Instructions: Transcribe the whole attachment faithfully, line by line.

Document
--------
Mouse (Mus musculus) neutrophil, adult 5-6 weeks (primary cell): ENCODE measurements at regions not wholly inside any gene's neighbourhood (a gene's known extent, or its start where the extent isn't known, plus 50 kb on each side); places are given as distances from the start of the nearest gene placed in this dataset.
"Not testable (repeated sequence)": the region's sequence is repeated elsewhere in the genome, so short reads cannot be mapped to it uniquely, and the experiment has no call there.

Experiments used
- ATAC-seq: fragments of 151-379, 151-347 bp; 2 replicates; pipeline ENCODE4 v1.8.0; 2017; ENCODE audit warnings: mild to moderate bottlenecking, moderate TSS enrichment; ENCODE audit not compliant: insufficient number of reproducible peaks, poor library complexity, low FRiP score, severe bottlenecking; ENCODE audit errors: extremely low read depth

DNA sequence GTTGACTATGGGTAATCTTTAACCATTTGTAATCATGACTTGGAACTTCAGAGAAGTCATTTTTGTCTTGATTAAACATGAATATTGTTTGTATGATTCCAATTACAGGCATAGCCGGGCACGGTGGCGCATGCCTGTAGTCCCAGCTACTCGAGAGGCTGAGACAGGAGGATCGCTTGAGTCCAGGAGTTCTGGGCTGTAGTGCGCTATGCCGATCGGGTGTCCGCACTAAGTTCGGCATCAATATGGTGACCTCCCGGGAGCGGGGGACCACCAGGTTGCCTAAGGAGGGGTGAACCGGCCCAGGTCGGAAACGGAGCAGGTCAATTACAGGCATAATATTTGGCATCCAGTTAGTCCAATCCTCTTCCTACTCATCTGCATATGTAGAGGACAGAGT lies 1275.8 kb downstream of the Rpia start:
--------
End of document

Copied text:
Mouse (Mus musculus) neutrophil, adult 5-6 weeks (primary cell): ENCODE measurements at regions not wholly inside any gene's neighbourhood (a gene's known extent, or its start where the extent isn't known, plus 50 kb on each side); places are given as distances from the start of the nearest gene placed in this dataset.
"Not testable (repeated sequence)": the region's sequence is repeated elsewhere in the genome, so short reads cannot be mapped to it uniquely, and the experiment has no call there.

Experiments used
- ATAC-seq: fragments of 151-379, 151-347 bp; 2 replicates; pipeline ENCODE4 v1.8.0; 2017; ENCODE audit warnings: mild to moderate bottlenecking, moderate TSS enrichment; ENCODE audit not compliant: insufficient number of reproducible peaks, poor library complexity, low FRiP score, severe bottlenecking; ENCODE audit errors: extremely low read depth

DNA sequence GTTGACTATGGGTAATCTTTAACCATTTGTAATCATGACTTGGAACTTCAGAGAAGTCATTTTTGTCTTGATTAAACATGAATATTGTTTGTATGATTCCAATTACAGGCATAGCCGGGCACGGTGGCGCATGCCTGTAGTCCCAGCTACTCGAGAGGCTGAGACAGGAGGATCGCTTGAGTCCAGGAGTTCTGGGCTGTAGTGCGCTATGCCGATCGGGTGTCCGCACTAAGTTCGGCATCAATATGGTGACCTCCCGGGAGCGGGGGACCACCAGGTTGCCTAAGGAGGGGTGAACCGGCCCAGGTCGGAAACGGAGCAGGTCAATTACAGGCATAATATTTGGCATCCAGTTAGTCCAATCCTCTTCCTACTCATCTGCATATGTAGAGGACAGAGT lies 1275.8 kb downstream of the Rpia start: